Basically, our team is constantly observing Dinghy's behavior and putting extra attention to providing a stimulating environment where she can thrive. 

The "Healthy" Part 

Similar to humans, as dolphins age different health challenges present themselves. Our veterinary philosophy is rooted in preventative care which is why all of our dolphins receive extra fresh water in their diet, routine ultrasounds, and periodic diagnostic samples (like bloods, urine, and fecal samples).

96533205_2704365779693175_1734267223863721984_oEvery day, Dinghy receives 4L of hydration through a voluntary hydration behavior. At-least once every two months we obtain a voluntary blood sample. At-least once a month, Dinghy will have an ultrasound. All throughout the year, Dinghy will participate in gastric samples, fecal samples, urine samples, and will even cough on a signal for what we call a "chuff" sample. She even gets all 88 of her teeth brushed daily!

All of these behaviors and samples provide glimpses into the underlying health of Dinghy and the vets routinely utilize this information to update Ding's supplement/medication regimen. We cannot force Dinghy to provide any of these samples to us, we can only ask for them voluntarily, so her training team concentrates a-lot of time and energy into keeping these behaviors reinforcing for Ding. Through this training method, we can get a voluntary medical sample whenever we need from Dinghy, and given her age, these samples are extra important. 

Beyond her overall health, Dinghy is being treated for a chronic eye condition. Ding has lost all vision in her left eye and has only partial vision in her right eye. Because dolphins have echolocation, Dinghy can still do most of the behaviors she has always done despite her vision impairment. Maintaining her remaining vision is a top-priority for the veterinary team and Ding's medical management plan. Ding  currently receives three separate eye drops to support her ocular health. 


Because of the special attention Dinghy receives from her training team in relation to learning and maintaining healthcare behaviors, Ding has successfully learned to allow and participate in a voluntary gastric scope. During this procedure, the vet team passes a scope into the first chamber of Dinghy's stomach and can visualize (better than on ultrasound) the first part of her digestive system. In recent years, Ding has had periodic gastric conditions which have been diagnosed, treated, and subsequently monitored because of the voluntary scope behavior.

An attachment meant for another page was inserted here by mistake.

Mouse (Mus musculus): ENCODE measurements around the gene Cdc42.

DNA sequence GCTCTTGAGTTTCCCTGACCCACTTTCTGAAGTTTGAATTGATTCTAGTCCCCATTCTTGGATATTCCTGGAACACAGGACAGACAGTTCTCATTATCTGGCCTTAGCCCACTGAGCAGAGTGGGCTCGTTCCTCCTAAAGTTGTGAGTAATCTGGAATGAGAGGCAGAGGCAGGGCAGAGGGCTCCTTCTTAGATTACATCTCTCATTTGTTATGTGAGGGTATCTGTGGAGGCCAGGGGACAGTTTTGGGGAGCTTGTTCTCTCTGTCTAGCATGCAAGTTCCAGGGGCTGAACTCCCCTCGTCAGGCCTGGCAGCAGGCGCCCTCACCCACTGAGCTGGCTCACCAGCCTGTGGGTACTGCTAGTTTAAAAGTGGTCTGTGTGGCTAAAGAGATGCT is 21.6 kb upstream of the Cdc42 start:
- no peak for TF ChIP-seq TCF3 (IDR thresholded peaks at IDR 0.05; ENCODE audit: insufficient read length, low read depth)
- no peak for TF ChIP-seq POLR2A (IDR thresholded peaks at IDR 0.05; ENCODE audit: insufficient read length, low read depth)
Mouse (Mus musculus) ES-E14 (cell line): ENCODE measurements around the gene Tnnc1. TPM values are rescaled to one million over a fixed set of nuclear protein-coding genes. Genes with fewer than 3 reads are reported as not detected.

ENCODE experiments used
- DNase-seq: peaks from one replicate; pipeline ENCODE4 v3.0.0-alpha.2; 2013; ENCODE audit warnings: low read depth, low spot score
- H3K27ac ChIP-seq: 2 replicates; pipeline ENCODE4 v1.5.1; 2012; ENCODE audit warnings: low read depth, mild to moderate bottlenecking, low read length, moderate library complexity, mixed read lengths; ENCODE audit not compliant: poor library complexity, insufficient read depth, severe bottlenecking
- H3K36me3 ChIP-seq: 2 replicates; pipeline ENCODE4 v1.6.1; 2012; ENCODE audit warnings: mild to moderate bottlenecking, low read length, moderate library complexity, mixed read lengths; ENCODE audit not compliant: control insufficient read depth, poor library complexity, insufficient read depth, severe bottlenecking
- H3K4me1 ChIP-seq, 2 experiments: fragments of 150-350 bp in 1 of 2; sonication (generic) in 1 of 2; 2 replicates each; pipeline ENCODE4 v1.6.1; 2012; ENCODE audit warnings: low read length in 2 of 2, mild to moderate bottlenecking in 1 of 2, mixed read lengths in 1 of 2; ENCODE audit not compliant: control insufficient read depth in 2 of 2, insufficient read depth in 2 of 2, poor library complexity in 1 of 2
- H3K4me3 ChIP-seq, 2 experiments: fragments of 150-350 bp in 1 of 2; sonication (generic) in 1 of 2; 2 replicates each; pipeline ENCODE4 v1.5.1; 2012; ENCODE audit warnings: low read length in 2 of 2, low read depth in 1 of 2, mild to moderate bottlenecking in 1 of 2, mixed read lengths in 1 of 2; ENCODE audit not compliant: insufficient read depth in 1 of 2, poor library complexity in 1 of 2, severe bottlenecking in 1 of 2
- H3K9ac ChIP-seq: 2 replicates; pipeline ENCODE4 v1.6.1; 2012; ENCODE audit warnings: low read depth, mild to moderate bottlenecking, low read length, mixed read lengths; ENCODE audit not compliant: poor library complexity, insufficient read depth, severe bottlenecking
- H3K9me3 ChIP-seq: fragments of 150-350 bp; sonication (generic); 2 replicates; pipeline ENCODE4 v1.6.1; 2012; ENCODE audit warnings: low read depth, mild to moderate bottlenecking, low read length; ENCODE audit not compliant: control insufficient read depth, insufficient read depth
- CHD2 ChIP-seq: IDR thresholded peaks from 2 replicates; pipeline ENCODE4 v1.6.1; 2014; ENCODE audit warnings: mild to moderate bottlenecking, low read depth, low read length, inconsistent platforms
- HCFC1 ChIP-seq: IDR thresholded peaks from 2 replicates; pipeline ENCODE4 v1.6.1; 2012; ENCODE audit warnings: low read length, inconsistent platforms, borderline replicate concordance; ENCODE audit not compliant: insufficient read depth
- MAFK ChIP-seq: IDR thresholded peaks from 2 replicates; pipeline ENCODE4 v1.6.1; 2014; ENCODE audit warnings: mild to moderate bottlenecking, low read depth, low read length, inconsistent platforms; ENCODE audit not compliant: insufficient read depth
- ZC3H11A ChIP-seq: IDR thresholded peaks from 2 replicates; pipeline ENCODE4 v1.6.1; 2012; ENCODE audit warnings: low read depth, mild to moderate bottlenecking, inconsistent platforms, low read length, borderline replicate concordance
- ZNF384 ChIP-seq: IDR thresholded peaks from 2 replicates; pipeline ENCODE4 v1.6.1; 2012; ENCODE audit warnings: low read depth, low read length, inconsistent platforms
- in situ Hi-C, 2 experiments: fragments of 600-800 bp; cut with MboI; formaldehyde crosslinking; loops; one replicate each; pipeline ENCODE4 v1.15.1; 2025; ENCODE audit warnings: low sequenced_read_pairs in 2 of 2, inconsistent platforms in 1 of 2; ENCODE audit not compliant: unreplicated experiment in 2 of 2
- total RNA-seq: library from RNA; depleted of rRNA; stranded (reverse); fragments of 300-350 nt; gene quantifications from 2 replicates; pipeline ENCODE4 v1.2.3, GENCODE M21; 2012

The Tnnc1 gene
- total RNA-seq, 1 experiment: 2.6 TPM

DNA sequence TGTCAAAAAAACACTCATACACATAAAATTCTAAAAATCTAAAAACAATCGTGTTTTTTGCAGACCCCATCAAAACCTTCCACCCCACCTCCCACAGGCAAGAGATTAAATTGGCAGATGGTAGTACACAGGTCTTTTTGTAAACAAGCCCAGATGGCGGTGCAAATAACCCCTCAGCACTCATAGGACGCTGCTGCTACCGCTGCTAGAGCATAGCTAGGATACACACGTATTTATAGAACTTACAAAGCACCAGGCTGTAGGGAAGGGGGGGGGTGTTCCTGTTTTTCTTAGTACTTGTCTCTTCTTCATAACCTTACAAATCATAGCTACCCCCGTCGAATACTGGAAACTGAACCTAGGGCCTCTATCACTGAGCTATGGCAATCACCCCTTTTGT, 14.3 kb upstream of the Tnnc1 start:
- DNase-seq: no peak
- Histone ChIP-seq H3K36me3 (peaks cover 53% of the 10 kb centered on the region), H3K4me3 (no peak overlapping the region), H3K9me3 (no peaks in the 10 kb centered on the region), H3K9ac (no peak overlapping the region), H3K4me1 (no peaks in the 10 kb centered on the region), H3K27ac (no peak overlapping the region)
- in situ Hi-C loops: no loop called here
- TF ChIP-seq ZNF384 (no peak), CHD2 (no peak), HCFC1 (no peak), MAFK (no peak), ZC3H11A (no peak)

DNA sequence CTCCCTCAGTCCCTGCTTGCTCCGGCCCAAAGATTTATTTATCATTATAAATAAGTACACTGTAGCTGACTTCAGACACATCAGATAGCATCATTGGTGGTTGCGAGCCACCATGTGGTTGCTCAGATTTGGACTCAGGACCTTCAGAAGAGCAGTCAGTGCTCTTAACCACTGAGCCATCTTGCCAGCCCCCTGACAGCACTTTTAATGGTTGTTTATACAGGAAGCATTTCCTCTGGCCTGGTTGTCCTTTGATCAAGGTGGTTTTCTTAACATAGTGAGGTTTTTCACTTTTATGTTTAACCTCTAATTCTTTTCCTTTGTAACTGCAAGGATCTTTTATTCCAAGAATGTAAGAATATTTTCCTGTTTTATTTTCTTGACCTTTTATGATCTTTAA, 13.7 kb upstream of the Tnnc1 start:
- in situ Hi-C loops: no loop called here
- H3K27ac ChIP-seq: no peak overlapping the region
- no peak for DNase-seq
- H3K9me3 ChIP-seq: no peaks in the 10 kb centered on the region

Collectively, her healthcare program has become more important than ever in her old age. The fact that Dinghy participates in this program voluntarily means that we really can provide the best care for her. With any luck, we will still have Dinghy around for years to come thanks to the advancements in marine mammal medicine over the last 30 years. 

Always Ding


Keeping all of our animals both happy and healthy is a cornerstone of providing for their overall welfare. Caring for a geriatric animal continually presents our team with its own special challenges, which we welcome with open arms. After all, these animals depend on us for their care, which is something we promise to provide for them for the rest of their lives. 

This year's pandemic has led to about a 40% decline in revenue which is necessary for providing care to our dolphin family, and therefore DPMMR is relying on gifts from our supporters to continue providing the best care possible for our animals, including Dinghy.

Any support you can offer is appreciated:

Topics: Dolphins in Key Largo, Atlantic Bottlenose Dolphins, Animal Welfare, Newsletter